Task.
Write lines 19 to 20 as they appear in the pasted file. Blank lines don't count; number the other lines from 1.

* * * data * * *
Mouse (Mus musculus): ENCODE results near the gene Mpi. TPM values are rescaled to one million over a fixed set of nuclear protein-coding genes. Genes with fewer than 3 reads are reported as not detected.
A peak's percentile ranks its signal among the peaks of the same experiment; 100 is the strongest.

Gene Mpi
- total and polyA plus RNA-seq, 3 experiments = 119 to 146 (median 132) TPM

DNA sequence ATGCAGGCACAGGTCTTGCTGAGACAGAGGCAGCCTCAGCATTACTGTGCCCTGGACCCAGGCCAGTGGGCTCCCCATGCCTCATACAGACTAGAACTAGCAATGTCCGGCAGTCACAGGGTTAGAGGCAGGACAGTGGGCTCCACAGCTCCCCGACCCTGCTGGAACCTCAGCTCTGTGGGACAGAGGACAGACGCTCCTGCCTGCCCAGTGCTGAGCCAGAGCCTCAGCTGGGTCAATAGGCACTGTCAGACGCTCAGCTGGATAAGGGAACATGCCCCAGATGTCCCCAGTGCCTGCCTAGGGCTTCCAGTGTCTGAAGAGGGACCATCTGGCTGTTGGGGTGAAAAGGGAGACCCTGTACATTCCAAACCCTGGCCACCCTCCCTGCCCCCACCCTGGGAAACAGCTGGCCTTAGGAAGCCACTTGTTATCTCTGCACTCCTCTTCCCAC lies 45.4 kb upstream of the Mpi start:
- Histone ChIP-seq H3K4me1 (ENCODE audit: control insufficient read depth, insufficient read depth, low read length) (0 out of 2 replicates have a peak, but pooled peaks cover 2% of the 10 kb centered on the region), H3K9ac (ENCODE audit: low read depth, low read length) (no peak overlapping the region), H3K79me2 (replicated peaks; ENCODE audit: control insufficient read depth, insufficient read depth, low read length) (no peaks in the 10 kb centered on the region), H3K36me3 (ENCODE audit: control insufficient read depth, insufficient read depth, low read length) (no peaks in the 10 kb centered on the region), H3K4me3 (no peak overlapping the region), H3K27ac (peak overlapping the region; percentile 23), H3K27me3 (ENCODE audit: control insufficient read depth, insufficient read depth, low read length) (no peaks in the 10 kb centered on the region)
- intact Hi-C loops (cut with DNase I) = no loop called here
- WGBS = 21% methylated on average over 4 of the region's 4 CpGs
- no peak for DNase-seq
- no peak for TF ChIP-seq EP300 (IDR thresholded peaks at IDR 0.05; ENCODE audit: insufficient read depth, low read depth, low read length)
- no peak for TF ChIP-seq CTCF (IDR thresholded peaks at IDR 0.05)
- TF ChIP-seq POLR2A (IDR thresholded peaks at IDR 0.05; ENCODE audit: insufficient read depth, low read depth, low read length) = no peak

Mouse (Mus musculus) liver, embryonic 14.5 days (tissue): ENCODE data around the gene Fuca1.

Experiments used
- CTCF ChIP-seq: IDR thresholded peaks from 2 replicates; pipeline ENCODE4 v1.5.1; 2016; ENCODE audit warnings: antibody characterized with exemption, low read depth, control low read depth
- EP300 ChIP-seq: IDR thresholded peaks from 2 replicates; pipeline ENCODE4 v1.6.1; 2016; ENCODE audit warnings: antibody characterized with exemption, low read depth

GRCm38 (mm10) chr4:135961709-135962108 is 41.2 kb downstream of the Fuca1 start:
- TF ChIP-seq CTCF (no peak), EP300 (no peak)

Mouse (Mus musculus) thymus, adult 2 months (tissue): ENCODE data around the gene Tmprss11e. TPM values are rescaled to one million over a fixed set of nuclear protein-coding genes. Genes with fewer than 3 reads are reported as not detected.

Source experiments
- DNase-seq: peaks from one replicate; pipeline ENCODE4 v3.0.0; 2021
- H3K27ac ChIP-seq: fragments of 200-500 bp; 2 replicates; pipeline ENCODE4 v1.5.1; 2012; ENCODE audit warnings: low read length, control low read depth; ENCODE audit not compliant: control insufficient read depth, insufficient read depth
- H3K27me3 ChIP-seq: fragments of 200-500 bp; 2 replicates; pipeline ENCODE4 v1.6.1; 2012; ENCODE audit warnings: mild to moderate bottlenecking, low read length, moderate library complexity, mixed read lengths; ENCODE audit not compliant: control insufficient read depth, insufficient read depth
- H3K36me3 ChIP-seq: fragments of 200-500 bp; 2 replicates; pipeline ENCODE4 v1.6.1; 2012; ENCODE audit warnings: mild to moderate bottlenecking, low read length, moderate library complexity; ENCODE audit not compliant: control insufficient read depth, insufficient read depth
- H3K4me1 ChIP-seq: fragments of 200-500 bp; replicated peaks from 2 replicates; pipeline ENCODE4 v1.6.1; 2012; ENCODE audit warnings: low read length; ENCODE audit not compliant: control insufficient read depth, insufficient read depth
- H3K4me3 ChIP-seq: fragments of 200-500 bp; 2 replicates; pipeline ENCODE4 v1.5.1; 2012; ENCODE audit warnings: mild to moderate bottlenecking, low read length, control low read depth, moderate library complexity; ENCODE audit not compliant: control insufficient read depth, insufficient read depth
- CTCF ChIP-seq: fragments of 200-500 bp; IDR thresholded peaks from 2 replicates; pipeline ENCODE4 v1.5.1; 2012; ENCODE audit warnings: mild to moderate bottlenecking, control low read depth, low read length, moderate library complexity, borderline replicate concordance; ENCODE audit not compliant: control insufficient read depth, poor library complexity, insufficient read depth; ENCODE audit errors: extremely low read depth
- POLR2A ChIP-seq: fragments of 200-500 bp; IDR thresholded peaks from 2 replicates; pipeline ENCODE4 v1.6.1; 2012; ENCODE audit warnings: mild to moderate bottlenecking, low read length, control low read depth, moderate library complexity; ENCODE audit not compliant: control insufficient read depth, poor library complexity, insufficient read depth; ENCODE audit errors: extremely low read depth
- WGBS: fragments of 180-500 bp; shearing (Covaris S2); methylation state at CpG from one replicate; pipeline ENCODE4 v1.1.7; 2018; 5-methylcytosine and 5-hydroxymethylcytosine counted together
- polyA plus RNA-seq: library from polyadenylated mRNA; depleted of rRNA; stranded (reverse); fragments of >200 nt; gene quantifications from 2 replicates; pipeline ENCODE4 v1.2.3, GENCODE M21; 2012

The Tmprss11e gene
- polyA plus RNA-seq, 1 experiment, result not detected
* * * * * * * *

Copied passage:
Mouse (Mus musculus) thymus, adult 2 months (tissue): ENCODE data around the gene Tmprss11e. TPM values are rescaled to one million over a fixed set of nuclear protein-coding genes. Genes with fewer than 3 reads are reported as not detected.

Source experiments